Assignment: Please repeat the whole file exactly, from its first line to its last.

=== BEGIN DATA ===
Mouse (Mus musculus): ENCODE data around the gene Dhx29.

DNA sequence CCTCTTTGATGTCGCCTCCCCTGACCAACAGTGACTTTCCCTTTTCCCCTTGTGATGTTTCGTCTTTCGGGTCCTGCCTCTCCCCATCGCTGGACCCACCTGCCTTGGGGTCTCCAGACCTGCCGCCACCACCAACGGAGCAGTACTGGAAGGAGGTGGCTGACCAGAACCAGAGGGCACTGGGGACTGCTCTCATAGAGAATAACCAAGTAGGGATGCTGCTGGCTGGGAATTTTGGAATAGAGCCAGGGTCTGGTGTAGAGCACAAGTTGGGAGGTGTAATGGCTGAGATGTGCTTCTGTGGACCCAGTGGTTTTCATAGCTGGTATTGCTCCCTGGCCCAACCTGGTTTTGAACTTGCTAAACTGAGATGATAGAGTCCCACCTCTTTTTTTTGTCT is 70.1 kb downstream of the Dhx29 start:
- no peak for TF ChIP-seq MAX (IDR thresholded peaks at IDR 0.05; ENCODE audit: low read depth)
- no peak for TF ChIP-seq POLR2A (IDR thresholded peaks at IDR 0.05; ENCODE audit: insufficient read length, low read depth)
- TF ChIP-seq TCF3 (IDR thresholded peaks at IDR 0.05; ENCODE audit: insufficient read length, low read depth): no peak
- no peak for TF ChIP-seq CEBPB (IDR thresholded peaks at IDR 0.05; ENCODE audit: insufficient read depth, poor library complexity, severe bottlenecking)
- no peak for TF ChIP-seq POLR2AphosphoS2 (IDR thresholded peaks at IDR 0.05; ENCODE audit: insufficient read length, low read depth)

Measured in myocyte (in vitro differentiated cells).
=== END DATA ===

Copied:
Mouse (Mus musculus): ENCODE data around the gene Dhx29.

DNA sequence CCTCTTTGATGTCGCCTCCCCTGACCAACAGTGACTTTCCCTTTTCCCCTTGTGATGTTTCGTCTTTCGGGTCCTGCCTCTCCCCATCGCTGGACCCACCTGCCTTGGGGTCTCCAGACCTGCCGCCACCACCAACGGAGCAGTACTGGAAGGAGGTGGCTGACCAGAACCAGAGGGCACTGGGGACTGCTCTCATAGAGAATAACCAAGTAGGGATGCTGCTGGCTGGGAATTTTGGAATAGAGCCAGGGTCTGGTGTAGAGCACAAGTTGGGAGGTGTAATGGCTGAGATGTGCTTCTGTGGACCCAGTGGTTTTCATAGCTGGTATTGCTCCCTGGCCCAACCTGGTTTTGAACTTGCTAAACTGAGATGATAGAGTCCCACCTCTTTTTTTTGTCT is 70.1 kb downstream of the Dhx29 start:
- no peak for TF ChIP-seq MAX (IDR thresholded peaks at IDR 0.05; ENCODE audit: low read depth)
- no peak for TF ChIP-seq POLR2A (IDR thresholded peaks at IDR 0.05; ENCODE audit: insufficient read length, low read depth)
- TF ChIP-seq TCF3 (IDR thresholded peaks at IDR 0.05; ENCODE audit: insufficient read length, low read depth): no peak
- no peak for TF ChIP-seq CEBPB (IDR thresholded peaks at IDR 0.05; ENCODE audit: insufficient read depth, poor library complexity, severe bottlenecking)
- no peak for TF ChIP-seq POLR2AphosphoS2 (IDR thresholded peaks at IDR 0.05; ENCODE audit: insufficient read length, low read depth)

Measured in myocyte (in vitro differentiated cells).